Brett McKay and Mithu Storoni discuss how to improve resilience to stress, something that biblical scholars too can often benefit from a good bit greater competence in.
In Didaktikos’s July issue, Kenneth Berding discusses the “benefits and challenges of living in community with students” (9–10). The Berdings now have a larger property near Biola where they rent out several of the living spaces to university students. But Kenneth comments, in part,
Community living is simply about participating in everyday life with students; you don’t have to be their next-door neighbor. (10)
I’ve recently had the opportunity of working through Andrew Babyak’s article, “A Teaching Strategy for a Christian Virtual Environment” (Journal of Research in Christian Education 24, no. 1 : 63–77). A number of Babyak’s reflections are quite insightful and helpful. According to the abstract,
The current landscape in education is changing rapidly as online learning programs are experiencing great growth. As online learning grows, many professors and students are entering into new learning environments for the first time. While online learning has proven to be successful in many cases, it is not a journey upon which Christian professors or students should begin without some preparation. This article articulates a basic Christian teaching strategy by providing recommendations for those who are entering the online environment for the first time or desire to improve their online teaching effectiveness. These principles and recommendations are presented so that Christian professors can create Christian virtual environments in which they can have a significant impact on their students’ spiritual development in an online environment. It is critical that professors design their courses with the needs of online students in mind, ensuring that students of all learning styles are able to excel. Furthermore, professors should understand that online teaching often takes more time than traditional methods of teaching, increasing the importance of clear instructions and communication with students.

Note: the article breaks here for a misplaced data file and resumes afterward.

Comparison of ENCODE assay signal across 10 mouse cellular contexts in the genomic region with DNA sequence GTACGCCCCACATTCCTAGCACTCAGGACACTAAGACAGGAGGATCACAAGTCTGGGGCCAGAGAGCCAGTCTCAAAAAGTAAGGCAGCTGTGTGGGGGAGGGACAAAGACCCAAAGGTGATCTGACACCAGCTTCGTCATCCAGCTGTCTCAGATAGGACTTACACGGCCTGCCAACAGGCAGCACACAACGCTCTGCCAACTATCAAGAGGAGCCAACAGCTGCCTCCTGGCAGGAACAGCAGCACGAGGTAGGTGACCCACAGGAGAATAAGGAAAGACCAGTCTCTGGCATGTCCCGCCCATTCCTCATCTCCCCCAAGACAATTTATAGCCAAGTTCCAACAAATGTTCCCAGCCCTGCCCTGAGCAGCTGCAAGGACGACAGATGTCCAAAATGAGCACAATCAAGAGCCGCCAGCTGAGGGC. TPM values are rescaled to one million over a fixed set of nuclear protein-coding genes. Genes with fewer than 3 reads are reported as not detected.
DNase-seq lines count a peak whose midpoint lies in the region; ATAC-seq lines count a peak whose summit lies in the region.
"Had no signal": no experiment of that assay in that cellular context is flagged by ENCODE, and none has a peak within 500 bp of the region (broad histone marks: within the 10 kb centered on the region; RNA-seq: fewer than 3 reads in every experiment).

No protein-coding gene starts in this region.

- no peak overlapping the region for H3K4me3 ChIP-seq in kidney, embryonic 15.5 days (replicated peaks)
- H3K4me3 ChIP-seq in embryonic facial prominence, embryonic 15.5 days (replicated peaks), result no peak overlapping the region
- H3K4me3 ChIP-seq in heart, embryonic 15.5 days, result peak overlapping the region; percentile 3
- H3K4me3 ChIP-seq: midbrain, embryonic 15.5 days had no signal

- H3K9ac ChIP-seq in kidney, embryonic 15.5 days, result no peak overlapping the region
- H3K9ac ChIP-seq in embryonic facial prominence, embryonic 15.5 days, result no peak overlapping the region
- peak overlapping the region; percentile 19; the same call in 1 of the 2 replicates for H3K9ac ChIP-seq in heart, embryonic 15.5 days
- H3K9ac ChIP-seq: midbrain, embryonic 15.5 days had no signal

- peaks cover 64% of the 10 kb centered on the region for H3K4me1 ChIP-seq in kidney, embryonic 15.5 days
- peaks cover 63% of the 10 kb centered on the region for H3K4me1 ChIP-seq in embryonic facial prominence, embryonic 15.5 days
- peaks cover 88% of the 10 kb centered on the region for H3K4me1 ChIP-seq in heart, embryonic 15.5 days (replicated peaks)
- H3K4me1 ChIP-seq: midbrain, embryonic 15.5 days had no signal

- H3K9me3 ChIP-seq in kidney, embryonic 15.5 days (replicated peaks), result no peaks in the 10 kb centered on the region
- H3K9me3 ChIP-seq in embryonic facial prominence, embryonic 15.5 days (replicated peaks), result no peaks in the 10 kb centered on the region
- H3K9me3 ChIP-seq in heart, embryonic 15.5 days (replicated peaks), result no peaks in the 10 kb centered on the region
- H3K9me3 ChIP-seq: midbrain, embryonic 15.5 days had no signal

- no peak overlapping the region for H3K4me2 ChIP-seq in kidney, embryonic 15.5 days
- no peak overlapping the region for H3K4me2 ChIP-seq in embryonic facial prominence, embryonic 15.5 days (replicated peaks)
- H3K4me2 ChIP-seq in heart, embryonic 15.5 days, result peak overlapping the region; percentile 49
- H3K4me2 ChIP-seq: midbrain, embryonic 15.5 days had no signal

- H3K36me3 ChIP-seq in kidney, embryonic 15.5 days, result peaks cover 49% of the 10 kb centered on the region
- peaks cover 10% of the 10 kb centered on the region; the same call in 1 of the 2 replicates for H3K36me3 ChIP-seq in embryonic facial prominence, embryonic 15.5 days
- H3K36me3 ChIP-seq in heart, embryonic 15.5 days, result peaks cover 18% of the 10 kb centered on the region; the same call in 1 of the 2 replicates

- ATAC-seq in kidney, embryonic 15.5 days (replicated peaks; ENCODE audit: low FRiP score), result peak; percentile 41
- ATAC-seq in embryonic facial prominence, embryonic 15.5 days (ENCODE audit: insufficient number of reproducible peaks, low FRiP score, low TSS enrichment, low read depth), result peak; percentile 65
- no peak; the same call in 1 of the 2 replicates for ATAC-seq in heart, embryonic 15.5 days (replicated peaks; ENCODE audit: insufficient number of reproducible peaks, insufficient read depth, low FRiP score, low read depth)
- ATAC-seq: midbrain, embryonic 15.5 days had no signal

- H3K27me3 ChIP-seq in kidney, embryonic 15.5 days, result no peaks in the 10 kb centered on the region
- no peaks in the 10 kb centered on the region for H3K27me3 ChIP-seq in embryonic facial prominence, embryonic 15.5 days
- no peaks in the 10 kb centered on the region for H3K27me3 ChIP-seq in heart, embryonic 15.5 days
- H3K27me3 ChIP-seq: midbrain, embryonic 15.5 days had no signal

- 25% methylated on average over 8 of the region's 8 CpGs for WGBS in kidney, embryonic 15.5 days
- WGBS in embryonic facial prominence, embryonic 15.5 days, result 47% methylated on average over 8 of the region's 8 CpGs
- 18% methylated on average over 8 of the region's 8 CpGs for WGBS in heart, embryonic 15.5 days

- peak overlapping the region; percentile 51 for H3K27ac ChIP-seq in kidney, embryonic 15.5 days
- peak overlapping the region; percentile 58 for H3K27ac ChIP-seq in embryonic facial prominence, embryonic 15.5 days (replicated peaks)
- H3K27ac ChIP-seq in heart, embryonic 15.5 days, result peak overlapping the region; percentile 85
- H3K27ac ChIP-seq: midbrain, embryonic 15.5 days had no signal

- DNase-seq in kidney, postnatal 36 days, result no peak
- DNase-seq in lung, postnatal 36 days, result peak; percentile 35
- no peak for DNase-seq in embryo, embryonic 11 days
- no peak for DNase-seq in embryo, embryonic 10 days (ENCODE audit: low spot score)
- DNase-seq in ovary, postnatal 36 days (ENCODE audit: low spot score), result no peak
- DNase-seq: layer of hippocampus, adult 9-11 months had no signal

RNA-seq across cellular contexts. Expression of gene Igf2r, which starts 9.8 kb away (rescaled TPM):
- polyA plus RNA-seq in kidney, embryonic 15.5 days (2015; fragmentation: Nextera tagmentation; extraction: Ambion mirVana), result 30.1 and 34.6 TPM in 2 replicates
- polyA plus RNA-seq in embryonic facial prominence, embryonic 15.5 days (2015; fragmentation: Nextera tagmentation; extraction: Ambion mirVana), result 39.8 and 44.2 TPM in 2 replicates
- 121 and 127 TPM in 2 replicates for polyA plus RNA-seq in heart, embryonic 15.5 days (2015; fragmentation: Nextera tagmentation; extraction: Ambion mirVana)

Sunday’s New York Times had a disquieting article about a potentially dramatic increase in substance abuse among teens for the sake of improved academic performance:
The boy exhaled. Before opening the car door, he recalled recently, he twisted open a capsule of orange powder and arranged it in a neat line on the armrest. He leaned over, closed one nostril and snorted it.
Throughout the parking lot, he said, eight of his friends did the same thing.
The drug was not cocaine or heroin, but Adderall, an amphetamine prescribed for attention deficit hyperactivity disorder that the boy said he and his friends routinely shared to study late into the night, focus during tests and ultimately get the grades worthy of their prestigious high school in an affluent suburb of New York City. The drug did more than just jolt them awake for the 8 a.m. SAT; it gave them a tunnel focus tailor-made for the marathon of tests long known to make or break college applications.
“Everyone in school either has a prescription or has a friend who does,” the boy said.
In his article Sunday in the Chronicle of Higher Education, Jeffrey Young comments:
[Pooja] Sankar, a recent graduate of Stanford University’s M.B.A. program, leads a start-up focused on finding a better way for college students to ask questions about course materials and assignments online. Her company, Piazza, has built an online study hall where professors and teaching assistants can easily monitor questions and encourage students who understand the material to help their peers.
At first blush, the service seems unnecessary. Students can already e-mail questions to professors or fellow students, and most colleges already own course-management systems like Blackboard that include discussion features. But Ms. Sankar feels that such options are clunky. She says professors are finding that Piazza can save them hours each week by allowing them to post answers to a single online forum rather than handle a scattershot of student e-mails.
Piazza is a Web site that refreshes with updates as new questions or answers come in. Professors simply set up a free discussion area for their course on the service at the beginning of the term and invite their students to set up free accounts to participate. Ms. Sankar says that students typically keep Piazza open on their screens as they work on homework, often staying on the site for hours at a time.
For more information, including a Piazza tour and demonstration version, see here.